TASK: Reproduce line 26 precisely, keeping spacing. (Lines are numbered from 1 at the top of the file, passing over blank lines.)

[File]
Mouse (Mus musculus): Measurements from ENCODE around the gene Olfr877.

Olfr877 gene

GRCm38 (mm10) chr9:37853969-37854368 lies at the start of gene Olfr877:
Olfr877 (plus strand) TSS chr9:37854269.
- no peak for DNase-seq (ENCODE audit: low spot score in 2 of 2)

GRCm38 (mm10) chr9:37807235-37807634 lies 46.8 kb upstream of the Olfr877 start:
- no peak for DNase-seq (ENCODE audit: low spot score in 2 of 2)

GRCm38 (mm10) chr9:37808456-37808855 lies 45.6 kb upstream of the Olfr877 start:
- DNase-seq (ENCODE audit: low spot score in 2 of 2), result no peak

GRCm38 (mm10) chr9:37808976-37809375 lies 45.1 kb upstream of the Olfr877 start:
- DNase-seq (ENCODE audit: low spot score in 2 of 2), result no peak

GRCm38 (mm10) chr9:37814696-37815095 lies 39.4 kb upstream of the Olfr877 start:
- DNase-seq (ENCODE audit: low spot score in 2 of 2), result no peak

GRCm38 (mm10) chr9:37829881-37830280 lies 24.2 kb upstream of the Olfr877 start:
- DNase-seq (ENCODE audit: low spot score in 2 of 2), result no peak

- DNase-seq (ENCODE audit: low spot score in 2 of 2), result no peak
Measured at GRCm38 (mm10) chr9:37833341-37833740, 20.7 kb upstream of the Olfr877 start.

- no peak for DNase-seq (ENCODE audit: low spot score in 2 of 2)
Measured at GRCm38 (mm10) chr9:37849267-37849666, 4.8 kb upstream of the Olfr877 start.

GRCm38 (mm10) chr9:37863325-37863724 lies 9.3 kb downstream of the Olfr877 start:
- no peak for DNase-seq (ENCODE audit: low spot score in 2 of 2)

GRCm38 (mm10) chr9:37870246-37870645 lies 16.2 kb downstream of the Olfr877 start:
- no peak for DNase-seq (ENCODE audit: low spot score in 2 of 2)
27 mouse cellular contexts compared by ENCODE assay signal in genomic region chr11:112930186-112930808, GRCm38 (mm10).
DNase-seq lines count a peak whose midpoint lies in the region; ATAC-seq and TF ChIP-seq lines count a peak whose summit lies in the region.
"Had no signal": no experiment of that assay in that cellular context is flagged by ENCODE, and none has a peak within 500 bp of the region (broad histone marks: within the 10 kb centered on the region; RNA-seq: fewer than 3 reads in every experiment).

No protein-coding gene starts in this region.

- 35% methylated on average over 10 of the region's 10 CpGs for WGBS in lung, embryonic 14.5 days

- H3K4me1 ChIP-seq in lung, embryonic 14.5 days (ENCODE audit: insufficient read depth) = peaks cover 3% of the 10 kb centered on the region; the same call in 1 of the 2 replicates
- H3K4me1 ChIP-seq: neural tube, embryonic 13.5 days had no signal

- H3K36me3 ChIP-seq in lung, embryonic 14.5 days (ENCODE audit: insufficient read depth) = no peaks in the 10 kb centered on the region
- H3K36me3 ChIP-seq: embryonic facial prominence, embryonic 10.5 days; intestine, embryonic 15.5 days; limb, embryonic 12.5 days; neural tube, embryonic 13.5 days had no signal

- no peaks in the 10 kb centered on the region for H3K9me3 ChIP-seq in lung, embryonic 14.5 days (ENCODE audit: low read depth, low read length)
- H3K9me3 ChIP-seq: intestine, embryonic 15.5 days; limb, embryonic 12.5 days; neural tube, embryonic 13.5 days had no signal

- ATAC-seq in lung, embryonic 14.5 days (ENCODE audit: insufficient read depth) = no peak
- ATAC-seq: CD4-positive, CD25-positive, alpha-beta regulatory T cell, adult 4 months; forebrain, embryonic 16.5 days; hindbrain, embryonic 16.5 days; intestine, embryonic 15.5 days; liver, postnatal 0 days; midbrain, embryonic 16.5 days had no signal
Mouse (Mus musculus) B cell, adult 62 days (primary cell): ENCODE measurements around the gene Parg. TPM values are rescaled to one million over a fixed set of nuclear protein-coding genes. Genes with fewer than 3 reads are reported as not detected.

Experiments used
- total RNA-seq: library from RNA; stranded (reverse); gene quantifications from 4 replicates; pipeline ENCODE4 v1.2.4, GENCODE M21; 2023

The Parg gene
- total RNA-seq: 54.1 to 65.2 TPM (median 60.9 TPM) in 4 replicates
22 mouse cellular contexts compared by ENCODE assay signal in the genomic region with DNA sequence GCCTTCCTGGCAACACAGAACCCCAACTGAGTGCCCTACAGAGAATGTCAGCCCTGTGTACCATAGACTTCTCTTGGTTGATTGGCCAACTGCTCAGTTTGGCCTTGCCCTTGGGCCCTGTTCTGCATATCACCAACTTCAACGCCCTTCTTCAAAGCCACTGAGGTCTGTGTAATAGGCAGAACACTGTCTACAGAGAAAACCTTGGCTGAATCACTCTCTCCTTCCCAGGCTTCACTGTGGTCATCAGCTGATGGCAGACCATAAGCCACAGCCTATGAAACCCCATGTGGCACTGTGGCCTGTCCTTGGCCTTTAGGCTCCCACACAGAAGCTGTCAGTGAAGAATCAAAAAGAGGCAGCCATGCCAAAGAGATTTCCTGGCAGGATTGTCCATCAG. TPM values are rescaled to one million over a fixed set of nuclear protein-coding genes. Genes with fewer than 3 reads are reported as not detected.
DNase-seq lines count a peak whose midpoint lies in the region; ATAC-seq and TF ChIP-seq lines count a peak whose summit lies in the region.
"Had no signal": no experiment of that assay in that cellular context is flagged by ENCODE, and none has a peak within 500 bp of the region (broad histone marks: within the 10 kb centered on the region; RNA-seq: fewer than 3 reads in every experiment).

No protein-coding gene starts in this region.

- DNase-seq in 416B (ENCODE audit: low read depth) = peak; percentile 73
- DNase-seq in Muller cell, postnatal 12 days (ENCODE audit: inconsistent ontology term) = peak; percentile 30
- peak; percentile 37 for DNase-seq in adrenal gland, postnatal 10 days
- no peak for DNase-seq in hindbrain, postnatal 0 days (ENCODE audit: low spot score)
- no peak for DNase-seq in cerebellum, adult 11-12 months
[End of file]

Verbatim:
"Had no signal": no experiment of that assay in that cellular context is flagged by ENCODE, and none has a peak within 500 bp of the region (broad histone marks: within the 10 kb centered on the region; RNA-seq: fewer than 3 reads in every experiment).